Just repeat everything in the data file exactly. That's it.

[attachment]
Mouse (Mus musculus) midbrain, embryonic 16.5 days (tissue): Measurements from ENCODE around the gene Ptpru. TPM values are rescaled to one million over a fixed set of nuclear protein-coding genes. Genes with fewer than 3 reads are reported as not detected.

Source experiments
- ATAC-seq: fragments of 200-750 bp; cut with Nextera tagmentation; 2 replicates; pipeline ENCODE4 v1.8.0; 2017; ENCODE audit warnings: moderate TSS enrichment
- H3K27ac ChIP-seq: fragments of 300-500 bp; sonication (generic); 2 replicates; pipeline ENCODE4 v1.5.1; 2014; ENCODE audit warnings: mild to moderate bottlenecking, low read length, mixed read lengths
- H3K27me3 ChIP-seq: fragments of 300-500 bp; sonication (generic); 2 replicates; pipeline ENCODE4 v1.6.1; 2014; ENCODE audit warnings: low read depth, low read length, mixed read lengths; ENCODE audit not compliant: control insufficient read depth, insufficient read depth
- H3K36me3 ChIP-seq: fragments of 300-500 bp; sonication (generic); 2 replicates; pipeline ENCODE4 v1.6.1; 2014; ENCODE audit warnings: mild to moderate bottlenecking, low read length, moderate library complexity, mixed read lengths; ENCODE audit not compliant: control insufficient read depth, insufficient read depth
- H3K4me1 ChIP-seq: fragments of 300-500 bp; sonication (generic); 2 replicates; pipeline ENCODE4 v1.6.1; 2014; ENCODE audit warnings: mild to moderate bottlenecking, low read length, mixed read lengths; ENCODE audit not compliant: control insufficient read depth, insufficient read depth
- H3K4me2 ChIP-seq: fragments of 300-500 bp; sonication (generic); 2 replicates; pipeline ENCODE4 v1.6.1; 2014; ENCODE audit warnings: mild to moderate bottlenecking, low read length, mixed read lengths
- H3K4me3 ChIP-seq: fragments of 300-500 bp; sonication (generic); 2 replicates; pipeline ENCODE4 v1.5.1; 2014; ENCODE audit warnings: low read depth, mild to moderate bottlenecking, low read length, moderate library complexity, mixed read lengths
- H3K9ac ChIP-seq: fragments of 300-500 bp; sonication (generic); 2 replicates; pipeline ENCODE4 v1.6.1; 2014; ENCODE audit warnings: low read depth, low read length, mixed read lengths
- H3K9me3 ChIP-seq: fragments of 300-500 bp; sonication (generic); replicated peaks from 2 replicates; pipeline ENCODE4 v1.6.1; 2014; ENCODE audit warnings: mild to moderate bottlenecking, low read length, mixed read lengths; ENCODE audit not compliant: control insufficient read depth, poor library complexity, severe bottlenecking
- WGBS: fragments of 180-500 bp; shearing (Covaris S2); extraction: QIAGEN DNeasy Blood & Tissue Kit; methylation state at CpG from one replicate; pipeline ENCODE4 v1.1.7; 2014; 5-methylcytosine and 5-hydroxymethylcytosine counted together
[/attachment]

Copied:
Mouse (Mus musculus) midbrain, embryonic 16.5 days (tissue): Measurements from ENCODE around the gene Ptpru. TPM values are rescaled to one million over a fixed set of nuclear protein-coding genes. Genes with fewer than 3 reads are reported as not detected.

Source experiments
- ATAC-seq: fragments of 200-750 bp; cut with Nextera tagmentation; 2 replicates; pipeline ENCODE4 v1.8.0; 2017; ENCODE audit warnings: moderate TSS enrichment
- H3K27ac ChIP-seq: fragments of 300-500 bp; sonication (generic); 2 replicates; pipeline ENCODE4 v1.5.1; 2014; ENCODE audit warnings: mild to moderate bottlenecking, low read length, mixed read lengths
- H3K27me3 ChIP-seq: fragments of 300-500 bp; sonication (generic); 2 replicates; pipeline ENCODE4 v1.6.1; 2014; ENCODE audit warnings: low read depth, low read length, mixed read lengths; ENCODE audit not compliant: control insufficient read depth, insufficient read depth
- H3K36me3 ChIP-seq: fragments of 300-500 bp; sonication (generic); 2 replicates; pipeline ENCODE4 v1.6.1; 2014; ENCODE audit warnings: mild to moderate bottlenecking, low read length, moderate library complexity, mixed read lengths; ENCODE audit not compliant: control insufficient read depth, insufficient read depth
- H3K4me1 ChIP-seq: fragments of 300-500 bp; sonication (generic); 2 replicates; pipeline ENCODE4 v1.6.1; 2014; ENCODE audit warnings: mild to moderate bottlenecking, low read length, mixed read lengths; ENCODE audit not compliant: control insufficient read depth, insufficient read depth
- H3K4me2 ChIP-seq: fragments of 300-500 bp; sonication (generic); 2 replicates; pipeline ENCODE4 v1.6.1; 2014; ENCODE audit warnings: mild to moderate bottlenecking, low read length, mixed read lengths
- H3K4me3 ChIP-seq: fragments of 300-500 bp; sonication (generic); 2 replicates; pipeline ENCODE4 v1.5.1; 2014; ENCODE audit warnings: low read depth, mild to moderate bottlenecking, low read length, moderate library complexity, mixed read lengths
- H3K9ac ChIP-seq: fragments of 300-500 bp; sonication (generic); 2 replicates; pipeline ENCODE4 v1.6.1; 2014; ENCODE audit warnings: low read depth, low read length, mixed read lengths
- H3K9me3 ChIP-seq: fragments of 300-500 bp; sonication (generic); replicated peaks from 2 replicates; pipeline ENCODE4 v1.6.1; 2014; ENCODE audit warnings: mild to moderate bottlenecking, low read length, mixed read lengths; ENCODE audit not compliant: control insufficient read depth, poor library complexity, severe bottlenecking
- WGBS: fragments of 180-500 bp; shearing (Covaris S2); extraction: QIAGEN DNeasy Blood & Tissue Kit; methylation state at CpG from one replicate; pipeline ENCODE4 v1.1.7; 2014; 5-methylcytosine and 5-hydroxymethylcytosine counted together